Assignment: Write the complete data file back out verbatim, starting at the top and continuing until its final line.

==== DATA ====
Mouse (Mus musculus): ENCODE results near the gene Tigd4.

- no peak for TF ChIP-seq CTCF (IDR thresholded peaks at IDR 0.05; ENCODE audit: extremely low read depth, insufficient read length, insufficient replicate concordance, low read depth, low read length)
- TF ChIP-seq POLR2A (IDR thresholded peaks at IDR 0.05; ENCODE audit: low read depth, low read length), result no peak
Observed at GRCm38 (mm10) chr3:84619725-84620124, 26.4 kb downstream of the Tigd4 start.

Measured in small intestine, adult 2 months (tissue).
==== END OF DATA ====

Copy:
Mouse (Mus musculus): ENCODE results near the gene Tigd4.

- no peak for TF ChIP-seq CTCF (IDR thresholded peaks at IDR 0.05; ENCODE audit: extremely low read depth, insufficient read length, insufficient replicate concordance, low read depth, low read length)
- TF ChIP-seq POLR2A (IDR thresholded peaks at IDR 0.05; ENCODE audit: low read depth, low read length), result no peak
Observed at GRCm38 (mm10) chr3:84619725-84620124, 26.4 kb downstream of the Tigd4 start.

Measured in small intestine, adult 2 months (tissue).